When it comes to crib sleeping vs co-sleeping, the argument for and against both methods can be compelling. In recent years within the United States, the medical industry’s collective opinion has generally been in favor of crib sleeping. However, things were not always this way, and many of the changes in public opinion are very new. This huge shift towards crib-sleeping has brought about drastic changes in the way sleeping areas are organized within American households and has also led to conflict between advocates on both sides.
Throughout human history, the most common way for infants to sleep has been in the bed with their mothers. In fact, until recently, it was common for whole families in rural areas to share a bed. It was not until after the Industrial Revolution starting in the 18th century that babies began getting separate beds in European and American cultures. It has since grown into a much more common practice.
Anthropologist John Whiting is famous for his studies into the bedtime habits of infants from all over the world, and he found that well over half of the world’s children sleep with one or both parents. However, studies in the United States have shown links between infant co-sleeping and Sudden Infant Death Syndrome (SIDS). Nearly a quarter of SIDS deaths occur in households where co-sleeping is the rule, and a 2013 study showed that as much as 90 percent of SIDS deaths that involved the practice might have been prevented just by crib sleeping.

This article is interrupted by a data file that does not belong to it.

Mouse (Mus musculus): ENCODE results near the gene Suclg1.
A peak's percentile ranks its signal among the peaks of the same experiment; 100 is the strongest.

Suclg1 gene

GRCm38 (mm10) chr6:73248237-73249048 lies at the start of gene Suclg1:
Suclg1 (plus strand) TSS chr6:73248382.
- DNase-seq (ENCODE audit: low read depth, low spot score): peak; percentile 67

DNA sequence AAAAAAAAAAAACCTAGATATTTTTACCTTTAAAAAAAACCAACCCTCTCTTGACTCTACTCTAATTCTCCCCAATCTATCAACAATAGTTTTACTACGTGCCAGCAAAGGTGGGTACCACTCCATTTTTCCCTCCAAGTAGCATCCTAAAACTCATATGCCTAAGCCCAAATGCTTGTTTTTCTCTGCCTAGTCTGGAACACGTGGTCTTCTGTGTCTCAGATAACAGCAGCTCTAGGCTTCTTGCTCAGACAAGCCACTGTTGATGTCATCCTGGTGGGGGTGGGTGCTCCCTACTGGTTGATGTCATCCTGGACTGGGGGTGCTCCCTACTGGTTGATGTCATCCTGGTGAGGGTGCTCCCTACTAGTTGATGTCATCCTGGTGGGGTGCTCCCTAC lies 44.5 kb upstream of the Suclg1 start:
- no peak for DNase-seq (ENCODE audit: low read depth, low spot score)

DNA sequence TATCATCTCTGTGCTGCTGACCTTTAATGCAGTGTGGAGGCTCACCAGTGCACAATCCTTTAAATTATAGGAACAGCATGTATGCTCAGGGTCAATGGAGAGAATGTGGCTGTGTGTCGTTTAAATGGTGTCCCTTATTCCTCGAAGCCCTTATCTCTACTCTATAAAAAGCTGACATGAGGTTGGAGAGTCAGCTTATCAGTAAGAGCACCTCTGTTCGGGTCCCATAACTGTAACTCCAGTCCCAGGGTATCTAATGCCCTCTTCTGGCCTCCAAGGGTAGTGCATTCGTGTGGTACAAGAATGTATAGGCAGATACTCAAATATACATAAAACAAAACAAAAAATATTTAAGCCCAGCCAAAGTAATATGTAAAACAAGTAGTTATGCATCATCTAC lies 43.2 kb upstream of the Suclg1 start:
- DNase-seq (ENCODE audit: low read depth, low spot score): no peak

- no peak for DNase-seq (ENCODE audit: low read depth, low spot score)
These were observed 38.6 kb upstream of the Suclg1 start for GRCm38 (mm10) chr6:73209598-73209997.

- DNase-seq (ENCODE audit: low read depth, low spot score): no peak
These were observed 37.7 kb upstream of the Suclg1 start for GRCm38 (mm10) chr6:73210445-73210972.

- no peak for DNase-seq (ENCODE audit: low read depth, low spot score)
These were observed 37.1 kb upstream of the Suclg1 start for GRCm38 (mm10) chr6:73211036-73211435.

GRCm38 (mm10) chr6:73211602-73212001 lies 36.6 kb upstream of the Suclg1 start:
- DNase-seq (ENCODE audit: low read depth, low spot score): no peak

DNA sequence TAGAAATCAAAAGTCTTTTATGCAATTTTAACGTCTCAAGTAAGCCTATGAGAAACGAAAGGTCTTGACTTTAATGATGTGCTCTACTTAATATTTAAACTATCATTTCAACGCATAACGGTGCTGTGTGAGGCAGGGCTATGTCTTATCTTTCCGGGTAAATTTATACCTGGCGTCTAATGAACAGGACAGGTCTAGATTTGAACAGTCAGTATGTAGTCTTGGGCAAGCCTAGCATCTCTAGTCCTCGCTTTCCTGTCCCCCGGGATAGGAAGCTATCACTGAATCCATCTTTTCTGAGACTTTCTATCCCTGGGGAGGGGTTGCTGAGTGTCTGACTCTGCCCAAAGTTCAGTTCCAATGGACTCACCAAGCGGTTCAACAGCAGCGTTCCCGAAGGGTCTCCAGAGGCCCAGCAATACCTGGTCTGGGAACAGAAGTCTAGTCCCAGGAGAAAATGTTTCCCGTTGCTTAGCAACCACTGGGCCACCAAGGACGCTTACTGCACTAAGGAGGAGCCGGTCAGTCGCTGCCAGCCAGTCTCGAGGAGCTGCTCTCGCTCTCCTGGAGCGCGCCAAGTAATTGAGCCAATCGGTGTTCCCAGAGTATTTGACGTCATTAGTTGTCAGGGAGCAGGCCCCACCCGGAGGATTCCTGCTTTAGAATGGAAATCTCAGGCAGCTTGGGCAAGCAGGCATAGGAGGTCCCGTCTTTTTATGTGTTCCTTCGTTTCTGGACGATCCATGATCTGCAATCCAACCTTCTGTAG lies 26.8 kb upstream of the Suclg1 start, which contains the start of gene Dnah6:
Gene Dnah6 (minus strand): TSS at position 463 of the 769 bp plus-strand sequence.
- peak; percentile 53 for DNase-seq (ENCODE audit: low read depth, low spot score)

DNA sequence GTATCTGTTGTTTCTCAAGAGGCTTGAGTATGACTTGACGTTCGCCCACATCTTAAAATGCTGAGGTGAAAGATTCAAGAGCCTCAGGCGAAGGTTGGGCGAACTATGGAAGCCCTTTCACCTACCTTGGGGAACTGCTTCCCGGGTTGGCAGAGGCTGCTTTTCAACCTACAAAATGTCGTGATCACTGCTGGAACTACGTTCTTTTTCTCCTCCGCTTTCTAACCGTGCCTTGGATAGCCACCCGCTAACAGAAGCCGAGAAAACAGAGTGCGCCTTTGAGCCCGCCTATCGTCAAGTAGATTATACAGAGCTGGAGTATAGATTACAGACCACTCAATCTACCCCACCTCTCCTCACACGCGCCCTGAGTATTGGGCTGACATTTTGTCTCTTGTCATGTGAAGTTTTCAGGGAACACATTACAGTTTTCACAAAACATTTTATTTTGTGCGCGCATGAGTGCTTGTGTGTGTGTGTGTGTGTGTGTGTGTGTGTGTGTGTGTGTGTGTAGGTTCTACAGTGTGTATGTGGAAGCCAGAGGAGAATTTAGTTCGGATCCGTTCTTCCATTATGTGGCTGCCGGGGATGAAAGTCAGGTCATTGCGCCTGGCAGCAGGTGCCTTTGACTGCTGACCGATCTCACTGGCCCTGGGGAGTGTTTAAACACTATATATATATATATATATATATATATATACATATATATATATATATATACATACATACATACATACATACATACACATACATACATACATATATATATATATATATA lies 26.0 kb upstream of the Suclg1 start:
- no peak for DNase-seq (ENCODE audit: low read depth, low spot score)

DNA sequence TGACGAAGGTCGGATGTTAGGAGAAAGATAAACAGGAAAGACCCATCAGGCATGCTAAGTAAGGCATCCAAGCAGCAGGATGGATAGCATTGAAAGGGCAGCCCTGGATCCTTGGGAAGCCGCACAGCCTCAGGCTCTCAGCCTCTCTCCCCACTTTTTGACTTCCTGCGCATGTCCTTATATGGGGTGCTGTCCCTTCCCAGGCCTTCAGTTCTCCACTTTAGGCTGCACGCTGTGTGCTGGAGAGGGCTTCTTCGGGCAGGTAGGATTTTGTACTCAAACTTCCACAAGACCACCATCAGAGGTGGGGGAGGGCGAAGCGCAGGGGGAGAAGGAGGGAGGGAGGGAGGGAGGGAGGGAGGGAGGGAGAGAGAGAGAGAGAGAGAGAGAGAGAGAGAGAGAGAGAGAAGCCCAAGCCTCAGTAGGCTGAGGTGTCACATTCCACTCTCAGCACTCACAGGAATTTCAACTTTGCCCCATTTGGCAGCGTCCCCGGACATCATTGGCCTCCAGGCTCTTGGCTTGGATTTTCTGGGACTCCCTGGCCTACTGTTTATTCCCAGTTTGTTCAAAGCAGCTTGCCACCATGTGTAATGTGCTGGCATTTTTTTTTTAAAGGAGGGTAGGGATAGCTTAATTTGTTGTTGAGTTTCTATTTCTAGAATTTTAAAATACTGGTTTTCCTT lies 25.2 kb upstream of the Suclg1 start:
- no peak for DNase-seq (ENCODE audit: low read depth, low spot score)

Within the United States and outside of it, many cultures would see crib sleeping as odd. In developing areas such as with the Hadza hunter-gatherers of Tanzania, having a baby sleep in a crib away from their mother is seen as almost abusive. Easy access to food and warmth that a mother gives is generally considered more important than risk it carries. In many cultures, lack of separate living quarters for different family members also makes co-sleeping more convenient.
Doctors and medical professionals are consistent in their advice against letting an infant to sleep in their parents’ bed. Advocates of co-sleeping, on the other hand, are quick to minimize the importance of statistical data as correlation rather than causation. Due to the strong beliefs held by both groups, no clear consensus has been formed on the argument in support of one or the other in crib sleeping vs co-sleeping.